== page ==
While uncertain times such as these can be a cause of stress and anxiety, they also demand us to be resilient and look for creative ways to stay calm, creative, and productive. How did humans in the past deal with the circumstances that we find ourselves in today? What traditional skills and lifestyles did they have?
These questions urged a group of five museum professionals to start a social media project called the Museum Survival Kit. According to their website, “it is a collaborative social media project designed to share tips, tricks, and tools rooted in the traditional skills and lifestyles found in our museums and cultural organizations.”
“Most of us (co-founders of the project) have worked in history museums, so we talked about how many examples we can find in history of human resilience during tough times – everything from passing down cultural touchstones like language and song to practical skills like quilting and food preservation,” says Michelle Moon, one of the five co-founders of the project.
They decided to start a platform where they can put together a ‘survival kit’, with all the relevant and practical ideas found in the archives of museums, and which people could use today. The project was launched on May 6 on Instagram, YouTube, and Twitter and a total of 13 museums were part of the first phase.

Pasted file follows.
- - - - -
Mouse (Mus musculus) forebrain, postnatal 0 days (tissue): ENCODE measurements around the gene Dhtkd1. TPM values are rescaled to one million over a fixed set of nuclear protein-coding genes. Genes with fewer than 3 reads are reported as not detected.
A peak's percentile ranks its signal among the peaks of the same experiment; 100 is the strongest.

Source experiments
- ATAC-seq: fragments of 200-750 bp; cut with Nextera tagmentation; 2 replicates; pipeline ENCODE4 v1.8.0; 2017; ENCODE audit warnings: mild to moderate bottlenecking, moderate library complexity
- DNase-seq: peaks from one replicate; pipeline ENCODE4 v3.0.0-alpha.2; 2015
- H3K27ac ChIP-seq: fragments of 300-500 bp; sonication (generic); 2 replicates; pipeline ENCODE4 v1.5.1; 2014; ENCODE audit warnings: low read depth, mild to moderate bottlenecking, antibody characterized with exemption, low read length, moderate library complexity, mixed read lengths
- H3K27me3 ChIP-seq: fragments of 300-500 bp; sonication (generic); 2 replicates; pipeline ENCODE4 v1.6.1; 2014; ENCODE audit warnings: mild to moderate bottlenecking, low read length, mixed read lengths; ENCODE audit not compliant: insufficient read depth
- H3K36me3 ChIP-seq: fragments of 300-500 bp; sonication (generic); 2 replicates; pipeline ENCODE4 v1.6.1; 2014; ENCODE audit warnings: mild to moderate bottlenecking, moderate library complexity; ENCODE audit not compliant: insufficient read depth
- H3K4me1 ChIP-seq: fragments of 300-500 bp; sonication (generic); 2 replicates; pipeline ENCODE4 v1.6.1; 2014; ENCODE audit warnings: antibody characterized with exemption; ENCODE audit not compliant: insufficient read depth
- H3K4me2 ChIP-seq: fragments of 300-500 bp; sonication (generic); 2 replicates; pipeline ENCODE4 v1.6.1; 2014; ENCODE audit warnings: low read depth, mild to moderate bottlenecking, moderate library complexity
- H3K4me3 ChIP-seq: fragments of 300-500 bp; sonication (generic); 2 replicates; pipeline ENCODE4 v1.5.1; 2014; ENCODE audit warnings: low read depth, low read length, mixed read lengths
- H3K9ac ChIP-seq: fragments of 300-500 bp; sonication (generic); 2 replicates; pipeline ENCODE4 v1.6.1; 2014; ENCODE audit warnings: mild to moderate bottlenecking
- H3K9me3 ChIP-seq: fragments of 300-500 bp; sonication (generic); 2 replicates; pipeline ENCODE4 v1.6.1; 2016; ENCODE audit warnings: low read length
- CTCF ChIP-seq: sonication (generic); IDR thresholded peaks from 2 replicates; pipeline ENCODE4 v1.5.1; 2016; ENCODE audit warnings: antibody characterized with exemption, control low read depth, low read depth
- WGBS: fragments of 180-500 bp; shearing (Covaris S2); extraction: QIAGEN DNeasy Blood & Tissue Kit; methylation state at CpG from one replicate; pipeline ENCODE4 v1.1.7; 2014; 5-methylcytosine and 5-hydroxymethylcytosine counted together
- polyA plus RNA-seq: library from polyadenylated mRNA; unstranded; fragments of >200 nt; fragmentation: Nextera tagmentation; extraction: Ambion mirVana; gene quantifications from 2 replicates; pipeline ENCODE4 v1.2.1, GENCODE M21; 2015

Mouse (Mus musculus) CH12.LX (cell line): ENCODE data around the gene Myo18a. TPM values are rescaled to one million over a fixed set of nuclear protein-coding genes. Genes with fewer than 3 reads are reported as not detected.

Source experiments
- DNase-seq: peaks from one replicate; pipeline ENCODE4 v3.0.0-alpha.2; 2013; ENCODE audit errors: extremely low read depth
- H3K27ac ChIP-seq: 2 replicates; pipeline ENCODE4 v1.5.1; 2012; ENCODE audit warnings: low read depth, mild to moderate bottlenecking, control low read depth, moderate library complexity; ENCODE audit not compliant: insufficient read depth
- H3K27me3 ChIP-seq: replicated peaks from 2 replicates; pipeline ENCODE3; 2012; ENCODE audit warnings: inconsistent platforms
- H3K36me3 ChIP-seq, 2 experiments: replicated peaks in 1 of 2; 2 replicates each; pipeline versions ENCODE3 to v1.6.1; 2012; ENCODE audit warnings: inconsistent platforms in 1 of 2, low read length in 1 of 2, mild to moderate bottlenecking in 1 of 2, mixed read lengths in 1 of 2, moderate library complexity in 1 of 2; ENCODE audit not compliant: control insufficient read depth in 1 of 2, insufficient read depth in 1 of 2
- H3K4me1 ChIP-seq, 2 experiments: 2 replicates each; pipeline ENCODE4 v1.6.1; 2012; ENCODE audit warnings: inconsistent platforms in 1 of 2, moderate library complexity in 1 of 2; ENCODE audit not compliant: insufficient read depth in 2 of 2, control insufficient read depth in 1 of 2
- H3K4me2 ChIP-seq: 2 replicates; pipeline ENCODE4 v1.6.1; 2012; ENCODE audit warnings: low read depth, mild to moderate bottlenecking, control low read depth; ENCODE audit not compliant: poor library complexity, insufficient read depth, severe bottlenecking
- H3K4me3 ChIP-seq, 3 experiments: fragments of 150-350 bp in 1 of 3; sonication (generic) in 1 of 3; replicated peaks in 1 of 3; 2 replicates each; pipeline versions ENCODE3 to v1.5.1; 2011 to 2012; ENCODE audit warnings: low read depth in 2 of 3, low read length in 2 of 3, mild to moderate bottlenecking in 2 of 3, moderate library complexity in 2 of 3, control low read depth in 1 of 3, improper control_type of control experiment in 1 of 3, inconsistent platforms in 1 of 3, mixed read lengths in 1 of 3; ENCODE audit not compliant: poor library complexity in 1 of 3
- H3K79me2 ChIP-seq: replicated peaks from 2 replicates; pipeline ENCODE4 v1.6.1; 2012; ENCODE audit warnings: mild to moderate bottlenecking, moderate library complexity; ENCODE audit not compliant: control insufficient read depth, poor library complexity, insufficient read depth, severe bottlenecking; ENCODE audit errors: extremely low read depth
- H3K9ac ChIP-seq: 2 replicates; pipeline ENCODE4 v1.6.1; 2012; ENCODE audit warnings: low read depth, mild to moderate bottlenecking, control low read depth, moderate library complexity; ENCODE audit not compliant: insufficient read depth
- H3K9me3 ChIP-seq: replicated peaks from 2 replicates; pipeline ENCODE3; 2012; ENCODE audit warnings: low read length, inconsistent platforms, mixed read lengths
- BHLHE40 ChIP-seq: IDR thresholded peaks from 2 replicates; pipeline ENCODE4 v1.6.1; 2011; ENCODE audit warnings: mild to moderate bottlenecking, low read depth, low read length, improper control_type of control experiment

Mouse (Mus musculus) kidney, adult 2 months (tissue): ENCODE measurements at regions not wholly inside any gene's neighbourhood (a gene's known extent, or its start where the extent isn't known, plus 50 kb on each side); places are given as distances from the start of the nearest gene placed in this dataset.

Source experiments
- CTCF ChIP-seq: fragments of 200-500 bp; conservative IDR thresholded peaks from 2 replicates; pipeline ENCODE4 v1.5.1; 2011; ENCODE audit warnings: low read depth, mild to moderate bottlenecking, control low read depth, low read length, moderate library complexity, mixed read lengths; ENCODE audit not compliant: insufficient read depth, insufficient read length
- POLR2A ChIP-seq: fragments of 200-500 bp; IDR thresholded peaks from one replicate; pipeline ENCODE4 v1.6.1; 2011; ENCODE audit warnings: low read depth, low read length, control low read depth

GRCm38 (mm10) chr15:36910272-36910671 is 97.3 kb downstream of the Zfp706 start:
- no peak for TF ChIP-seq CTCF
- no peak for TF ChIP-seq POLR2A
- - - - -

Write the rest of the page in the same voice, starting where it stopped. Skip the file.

Quick Center for the Arts, Connecticut, posted about their ‘Well-being Wednesday’ initiative where they present guided visualization to help folks keep calm. Gore Place, a historic museum in Massachusetts, tweeted a page from Robert Robert’s book A House Servant’s Directory that mentions a tip to preserve milk for sea travel. Illinois State Museum contributed tips on how to mend clothing with a whip stitch, and Harvard Museum posted a video on fermentation traditions across cultures.
“I’m a food historian and love foraging, so I really liked the Institute for American Indian Studies’ video that took us out searching for ramps (a species of wild onion). And I also loved the creative and funny storytelling from the Washington State Historical Society’s “Suffrage cookbook” re-creation…,” says Moon.
She stresses that despite being closed, museums are doing a lot for the mental well-being of communities. “Even in good times, museums really contribute to individual and social well-being and community resilience. At a time like this, we see museums connecting with people through online workshops, talks, fun games, and collections you can explore digitally. It helps us remember the world outside the four walls of our home and explore history, art, science, and culture in ways we normally don’t access,” she says.
Through the Museum Survival Kit project, Moon and her team hope “to remind people that museums are part of our society’s system of cultural transmission. Museums are often places that harbor, preserve and protect community knowledge and skill that might otherwise disappear from common practice. If this inspires anyone to check out a museum online to learn some more skills, or to visit their nearby museums when they are able to do so, or even just to learn a skill from a neighbor or relative, then it’s been a success.”
To know more about the project, and to participate, click here. While you can follow #MuseumSurvivalKit for updates and useful snippets from museums and cultural institutions, keep an eye out for Museum Survival Week that will be organized between June 1 and 7. Sign up here to participate.
This article was written by Naveena Vijayan. To see more of her work, including her inspiring illustrations, check out her website here.